09l
Anthony Palmer, who works as an English as a Second Language specialist at the 120th, and 09L Soldiers discuss Army history, customs and courtesies.

FORT JACKSON, S.C. -- Fort Jackson is well-known for being the Army's largest Basic Combat Training installation. However, Fort Jackson is also home to another training mission that receives far less attention, but is a critical component of the Army's warfighting capabilities. This mission, located in the 120th Adjutant General Battalion (Reception) Holding Unit, is the 09L English as a Second Language program -- the only program of its kind in the Army.

The primary responsibility of 09L Soldiers is to provide interpretation and translation support, especially for units deployed abroad. The Army has called on 09Ls to serve on foot patrols in Afghanistan, courthouses in Iraq, hospitals in Kuwait and community relations events in tribal areas far removed from the reach of national governments.

Soldiers in the 09L program are heritage speakers of critical languages identified by the Department of Defense. These languages include Arabic, Farsi, Dari, Pashto and other languages spoken in North Africa, the Middle East and Southwest Asia. All 09L Soldiers are either naturalized U.S. citizens or permanent residents. The Fort Jackson 09L program was established in 2007. Before then, the military had to send its future translators to intensive foreign language training or rely on paid contractors for linguistic support. This presented several risks and other disadvantages for the Army and its ability to perform its missions.

The road from enlisting in the Army to become an 09L Army professional is long. Soldiers in the 09L program at Fort Jackson receive up to 24 weeks of English training. Their courses are taught by civilian instructors, many of whom have experience living or teaching abroad. Coursework primarily consists of grammar and vocabulary, which is tested by regular assessments, but also includes study skills, pronunciation, American culture and debating skills.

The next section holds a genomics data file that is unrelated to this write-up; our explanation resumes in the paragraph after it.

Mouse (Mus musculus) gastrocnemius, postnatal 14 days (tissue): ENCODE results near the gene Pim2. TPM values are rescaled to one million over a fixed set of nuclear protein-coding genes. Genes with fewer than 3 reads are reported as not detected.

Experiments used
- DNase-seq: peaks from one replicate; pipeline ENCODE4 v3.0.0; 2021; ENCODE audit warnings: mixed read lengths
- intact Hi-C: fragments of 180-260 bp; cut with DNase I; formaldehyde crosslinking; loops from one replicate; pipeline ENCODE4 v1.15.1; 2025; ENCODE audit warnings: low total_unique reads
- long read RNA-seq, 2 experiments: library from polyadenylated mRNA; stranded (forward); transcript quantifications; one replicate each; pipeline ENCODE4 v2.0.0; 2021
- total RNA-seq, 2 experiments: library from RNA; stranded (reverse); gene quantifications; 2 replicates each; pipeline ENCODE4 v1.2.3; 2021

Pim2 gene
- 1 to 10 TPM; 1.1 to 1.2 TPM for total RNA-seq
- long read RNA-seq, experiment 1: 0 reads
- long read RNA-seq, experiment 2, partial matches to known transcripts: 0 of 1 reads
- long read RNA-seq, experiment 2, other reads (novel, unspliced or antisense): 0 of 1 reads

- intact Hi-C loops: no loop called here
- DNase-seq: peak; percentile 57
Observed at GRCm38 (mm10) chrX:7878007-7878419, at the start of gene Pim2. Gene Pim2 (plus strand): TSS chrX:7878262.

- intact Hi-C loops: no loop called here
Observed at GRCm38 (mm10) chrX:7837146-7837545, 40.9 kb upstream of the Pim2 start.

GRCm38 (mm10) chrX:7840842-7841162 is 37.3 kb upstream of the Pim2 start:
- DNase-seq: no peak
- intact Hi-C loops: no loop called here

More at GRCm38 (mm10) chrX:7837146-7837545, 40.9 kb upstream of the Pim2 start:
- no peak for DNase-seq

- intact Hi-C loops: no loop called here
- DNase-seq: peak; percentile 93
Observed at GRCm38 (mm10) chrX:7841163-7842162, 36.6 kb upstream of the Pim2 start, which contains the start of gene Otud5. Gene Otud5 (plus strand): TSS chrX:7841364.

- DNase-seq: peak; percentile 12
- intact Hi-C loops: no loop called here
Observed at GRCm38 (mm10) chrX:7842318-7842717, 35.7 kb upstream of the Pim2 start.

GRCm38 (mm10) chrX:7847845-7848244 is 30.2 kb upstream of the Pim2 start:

Every four weeks, 09L Soldiers take a comprehensive test that assesses their English listening and reading abilities. Students scoring high enough on this test are then eligible to participate in an interview which measures their English speaking and comprehension skills. Students who pass this interview undergo a counterintelligence screening before heading off to Basic Combat Training. Upon graduating from BCT, 09Ls attend Advanced Individual Training at Fort Huachuca, Ariz.

During the height of the Iraq War, most of the earliest 09L Soldiers at Fort Jackson were native Arabic speakers who came from Iraq, Morocco, Egypt and Sudan. After American troops began pulling out of Iraq, America's military focus shifted to Afghanistan. As a result, most current 09L Soldiers emigrated from Iran, Afghanistan and Pakistan.

Many of these Soldiers view the United States as the country that gave them and their families the gift of freedom and joined the Army as a way to express their gratitude to the nation that provided security and a better way of life for their families. Because these Soldiers tend to disagree vehemently with the political leadership of the countries of their birth and want to create a better life for any family members they may have who remain in their hometowns, they are highly motivated to support the Army's mission.

Because of their foreign language proficiency and cultural knowledge, 09L Soldiers are valuable assets to the United States military. Because they once lived in countries that may pose threats to the United States and its interests, they can serve as translators, advisers and cultural ambassadors for American military leaders.

They have the cultural knowledge necessary to train American-born Soldiers how to be sensitive to local customs to help win the hearts and minds of local communities. Their ability to communicate with local foreign populations can help improve the likelihood that locals are willing to provide Army personnel with intelligence information about the operations or presence of adversaries. The ability to communicate effectively with local foreign populations can also improve operational safety by minimizing the risks of inadvertent interference on behalf of local villages regarding operational or training missions that may take place nearby.

Because of security concerns unique to 09L Soldiers regarding media exposure, they typically are unable to identify themselves publicly. But rest assured that for every fireteam, forward operating base or foot patrol operating abroad, chances are there is a Fort Jackson-trained 09L Soldier providing critical language support to help ensure mission success.

Page last updated Thu October 10th, 2013 at 00:00